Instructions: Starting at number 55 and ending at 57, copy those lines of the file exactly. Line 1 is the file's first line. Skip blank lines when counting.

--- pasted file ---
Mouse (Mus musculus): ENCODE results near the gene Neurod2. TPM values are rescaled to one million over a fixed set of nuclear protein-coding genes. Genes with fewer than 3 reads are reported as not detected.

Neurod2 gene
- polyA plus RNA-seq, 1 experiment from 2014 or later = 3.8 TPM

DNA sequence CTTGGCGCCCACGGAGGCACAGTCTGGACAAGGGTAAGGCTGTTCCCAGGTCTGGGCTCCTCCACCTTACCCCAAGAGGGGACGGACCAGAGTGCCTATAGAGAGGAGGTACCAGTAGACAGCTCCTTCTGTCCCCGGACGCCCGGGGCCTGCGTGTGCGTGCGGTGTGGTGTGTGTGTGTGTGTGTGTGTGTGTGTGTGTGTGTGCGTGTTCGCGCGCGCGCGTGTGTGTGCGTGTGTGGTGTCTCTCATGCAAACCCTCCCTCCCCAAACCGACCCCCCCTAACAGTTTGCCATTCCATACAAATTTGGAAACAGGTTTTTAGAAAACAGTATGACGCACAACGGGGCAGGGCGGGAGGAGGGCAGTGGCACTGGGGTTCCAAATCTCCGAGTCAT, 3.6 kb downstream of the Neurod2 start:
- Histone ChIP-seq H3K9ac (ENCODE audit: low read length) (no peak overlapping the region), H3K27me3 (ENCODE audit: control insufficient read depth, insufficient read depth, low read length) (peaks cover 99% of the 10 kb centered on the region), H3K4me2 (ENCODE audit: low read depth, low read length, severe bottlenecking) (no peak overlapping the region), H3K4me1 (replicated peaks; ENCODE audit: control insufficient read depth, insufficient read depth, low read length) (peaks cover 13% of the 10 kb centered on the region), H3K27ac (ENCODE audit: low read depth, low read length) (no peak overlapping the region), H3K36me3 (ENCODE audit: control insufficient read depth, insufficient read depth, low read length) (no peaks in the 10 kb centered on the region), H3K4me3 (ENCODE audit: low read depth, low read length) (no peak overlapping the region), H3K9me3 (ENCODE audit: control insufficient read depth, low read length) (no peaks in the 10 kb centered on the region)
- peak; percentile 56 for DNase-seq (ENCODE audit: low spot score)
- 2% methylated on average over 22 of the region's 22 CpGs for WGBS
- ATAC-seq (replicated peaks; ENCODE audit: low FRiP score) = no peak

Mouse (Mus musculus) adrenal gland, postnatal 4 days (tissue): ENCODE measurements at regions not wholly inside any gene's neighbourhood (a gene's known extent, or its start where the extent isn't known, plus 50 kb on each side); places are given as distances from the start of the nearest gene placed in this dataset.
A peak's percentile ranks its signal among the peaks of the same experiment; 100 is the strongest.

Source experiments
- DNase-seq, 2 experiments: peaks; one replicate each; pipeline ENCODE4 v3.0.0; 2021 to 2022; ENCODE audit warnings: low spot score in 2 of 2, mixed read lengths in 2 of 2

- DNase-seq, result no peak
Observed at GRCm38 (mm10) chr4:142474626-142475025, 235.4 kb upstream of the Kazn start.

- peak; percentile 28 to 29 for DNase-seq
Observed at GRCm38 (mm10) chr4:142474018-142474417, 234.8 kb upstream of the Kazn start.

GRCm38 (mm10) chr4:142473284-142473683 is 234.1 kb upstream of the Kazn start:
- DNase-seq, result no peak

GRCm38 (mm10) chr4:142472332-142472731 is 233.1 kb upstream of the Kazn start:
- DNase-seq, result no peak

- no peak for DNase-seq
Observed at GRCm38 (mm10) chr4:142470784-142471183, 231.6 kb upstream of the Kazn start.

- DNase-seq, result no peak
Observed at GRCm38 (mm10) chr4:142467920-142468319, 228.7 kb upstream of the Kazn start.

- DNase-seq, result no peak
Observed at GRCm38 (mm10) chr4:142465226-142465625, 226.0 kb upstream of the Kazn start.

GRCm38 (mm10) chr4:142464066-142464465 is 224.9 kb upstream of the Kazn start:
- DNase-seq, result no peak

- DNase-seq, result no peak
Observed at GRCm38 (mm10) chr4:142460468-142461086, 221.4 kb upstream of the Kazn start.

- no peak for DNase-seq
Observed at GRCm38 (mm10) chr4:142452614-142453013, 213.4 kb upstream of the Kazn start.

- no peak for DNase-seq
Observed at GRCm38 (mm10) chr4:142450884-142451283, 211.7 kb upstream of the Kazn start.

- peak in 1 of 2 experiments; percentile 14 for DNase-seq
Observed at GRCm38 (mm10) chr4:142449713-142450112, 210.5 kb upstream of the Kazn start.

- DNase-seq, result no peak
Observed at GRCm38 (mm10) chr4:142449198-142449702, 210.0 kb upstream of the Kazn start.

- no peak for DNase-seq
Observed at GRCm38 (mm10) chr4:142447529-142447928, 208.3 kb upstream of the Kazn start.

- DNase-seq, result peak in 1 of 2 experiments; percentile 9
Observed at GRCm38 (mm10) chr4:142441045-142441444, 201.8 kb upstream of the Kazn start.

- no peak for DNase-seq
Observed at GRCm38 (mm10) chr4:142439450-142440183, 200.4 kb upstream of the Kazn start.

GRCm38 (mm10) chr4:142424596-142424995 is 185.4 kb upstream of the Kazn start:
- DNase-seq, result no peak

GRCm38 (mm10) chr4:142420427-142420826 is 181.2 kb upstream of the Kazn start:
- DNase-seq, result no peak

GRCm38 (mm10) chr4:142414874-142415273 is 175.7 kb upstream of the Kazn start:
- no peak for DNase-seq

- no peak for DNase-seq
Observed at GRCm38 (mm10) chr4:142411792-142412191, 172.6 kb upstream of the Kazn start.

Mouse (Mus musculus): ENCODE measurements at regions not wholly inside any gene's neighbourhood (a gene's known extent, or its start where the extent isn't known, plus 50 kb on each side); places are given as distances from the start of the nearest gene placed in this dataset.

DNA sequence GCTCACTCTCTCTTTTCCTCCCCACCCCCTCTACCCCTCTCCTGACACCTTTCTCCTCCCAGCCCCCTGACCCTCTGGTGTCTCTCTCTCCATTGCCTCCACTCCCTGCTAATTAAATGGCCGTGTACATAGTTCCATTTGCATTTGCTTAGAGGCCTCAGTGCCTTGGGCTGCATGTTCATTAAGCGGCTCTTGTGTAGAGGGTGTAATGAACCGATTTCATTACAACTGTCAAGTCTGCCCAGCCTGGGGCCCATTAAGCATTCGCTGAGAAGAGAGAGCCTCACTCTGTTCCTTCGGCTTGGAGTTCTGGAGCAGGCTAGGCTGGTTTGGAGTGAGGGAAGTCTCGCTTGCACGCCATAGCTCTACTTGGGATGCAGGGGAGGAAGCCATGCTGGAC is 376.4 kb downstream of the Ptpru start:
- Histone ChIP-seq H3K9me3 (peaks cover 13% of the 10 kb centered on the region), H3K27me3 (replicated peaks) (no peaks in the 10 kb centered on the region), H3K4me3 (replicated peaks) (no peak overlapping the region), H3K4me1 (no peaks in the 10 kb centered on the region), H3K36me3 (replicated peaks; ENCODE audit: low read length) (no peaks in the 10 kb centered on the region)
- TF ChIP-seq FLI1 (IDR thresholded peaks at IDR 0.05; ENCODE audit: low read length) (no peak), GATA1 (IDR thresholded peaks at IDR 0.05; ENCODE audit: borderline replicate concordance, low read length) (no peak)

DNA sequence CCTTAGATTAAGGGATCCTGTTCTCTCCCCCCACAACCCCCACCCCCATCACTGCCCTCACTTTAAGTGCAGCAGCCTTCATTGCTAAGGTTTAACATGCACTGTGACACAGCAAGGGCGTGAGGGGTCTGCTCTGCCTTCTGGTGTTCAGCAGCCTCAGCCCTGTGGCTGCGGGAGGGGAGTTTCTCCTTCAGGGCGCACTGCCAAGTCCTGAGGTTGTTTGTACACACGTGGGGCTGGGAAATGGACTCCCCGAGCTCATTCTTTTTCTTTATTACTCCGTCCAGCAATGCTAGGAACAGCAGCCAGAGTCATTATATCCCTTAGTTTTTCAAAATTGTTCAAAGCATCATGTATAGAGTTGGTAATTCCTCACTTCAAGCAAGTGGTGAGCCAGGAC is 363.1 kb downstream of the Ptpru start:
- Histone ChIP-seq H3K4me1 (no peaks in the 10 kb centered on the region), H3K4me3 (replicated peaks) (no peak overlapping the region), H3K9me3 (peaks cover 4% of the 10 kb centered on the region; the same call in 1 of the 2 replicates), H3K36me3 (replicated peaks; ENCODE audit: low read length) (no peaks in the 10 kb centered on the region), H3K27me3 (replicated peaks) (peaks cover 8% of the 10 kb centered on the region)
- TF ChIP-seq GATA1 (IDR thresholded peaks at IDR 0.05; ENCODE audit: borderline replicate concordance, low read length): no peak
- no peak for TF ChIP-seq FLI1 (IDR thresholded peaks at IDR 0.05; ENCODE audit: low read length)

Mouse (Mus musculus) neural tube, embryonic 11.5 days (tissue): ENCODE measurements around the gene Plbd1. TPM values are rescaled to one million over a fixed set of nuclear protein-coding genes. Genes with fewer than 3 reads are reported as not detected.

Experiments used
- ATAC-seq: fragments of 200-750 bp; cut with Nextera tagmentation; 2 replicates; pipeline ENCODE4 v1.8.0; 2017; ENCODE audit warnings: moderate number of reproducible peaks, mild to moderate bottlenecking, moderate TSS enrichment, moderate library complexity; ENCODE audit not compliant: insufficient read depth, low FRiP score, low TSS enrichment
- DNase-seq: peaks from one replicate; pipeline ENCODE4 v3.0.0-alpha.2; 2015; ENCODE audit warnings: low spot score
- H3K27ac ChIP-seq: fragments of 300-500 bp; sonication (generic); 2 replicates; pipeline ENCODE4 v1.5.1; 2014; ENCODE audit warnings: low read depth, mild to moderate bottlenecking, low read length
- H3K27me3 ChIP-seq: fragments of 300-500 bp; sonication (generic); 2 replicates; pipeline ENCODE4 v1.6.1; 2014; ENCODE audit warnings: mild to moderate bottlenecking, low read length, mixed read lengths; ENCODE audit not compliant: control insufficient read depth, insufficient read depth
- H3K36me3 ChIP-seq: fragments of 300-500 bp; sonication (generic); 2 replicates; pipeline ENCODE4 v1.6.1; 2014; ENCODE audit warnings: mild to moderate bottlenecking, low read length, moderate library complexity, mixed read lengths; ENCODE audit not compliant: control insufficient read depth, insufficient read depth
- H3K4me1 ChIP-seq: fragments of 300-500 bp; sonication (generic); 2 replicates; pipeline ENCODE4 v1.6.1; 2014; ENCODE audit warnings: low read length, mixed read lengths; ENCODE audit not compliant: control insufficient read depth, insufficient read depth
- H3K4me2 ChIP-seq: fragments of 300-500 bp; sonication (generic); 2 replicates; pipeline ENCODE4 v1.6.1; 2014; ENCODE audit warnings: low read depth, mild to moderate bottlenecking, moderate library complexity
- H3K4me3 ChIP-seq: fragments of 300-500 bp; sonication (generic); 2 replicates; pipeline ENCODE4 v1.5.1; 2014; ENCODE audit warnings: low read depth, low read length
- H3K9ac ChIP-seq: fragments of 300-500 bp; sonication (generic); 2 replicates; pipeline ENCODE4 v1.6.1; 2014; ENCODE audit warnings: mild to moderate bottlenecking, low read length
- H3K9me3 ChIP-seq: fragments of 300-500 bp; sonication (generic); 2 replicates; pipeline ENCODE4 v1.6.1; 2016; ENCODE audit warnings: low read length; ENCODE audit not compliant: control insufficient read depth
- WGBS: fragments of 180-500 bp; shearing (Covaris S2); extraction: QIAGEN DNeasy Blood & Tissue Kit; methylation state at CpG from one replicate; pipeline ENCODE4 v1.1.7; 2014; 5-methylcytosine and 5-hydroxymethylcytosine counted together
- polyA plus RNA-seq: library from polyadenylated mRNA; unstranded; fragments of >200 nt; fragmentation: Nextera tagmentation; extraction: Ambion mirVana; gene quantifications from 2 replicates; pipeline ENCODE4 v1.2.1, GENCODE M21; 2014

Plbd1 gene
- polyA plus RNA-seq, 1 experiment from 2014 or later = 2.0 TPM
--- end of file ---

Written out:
- Histone ChIP-seq H3K9me3 (peaks cover 13% of the 10 kb centered on the region), H3K27me3 (replicated peaks) (no peaks in the 10 kb centered on the region), H3K4me3 (replicated peaks) (no peak overlapping the region), H3K4me1 (no peaks in the 10 kb centered on the region), H3K36me3 (replicated peaks; ENCODE audit: low read length) (no peaks in the 10 kb centered on the region)
- TF ChIP-seq FLI1 (IDR thresholded peaks at IDR 0.05; ENCODE audit: low read length) (no peak), GATA1 (IDR thresholded peaks at IDR 0.05; ENCODE audit: borderline replicate concordance, low read length) (no peak)

DNA sequence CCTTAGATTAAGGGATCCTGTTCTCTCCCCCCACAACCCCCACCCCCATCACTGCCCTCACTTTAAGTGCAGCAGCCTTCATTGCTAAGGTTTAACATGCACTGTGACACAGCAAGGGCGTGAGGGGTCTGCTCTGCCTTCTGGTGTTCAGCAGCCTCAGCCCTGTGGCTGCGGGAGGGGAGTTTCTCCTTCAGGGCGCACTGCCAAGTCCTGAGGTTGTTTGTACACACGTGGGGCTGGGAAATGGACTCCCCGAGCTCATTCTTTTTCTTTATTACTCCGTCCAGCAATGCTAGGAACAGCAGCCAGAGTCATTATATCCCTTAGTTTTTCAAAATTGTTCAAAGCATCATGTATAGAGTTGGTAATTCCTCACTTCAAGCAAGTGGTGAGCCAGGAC is 363.1 kb downstream of the Ptpru start: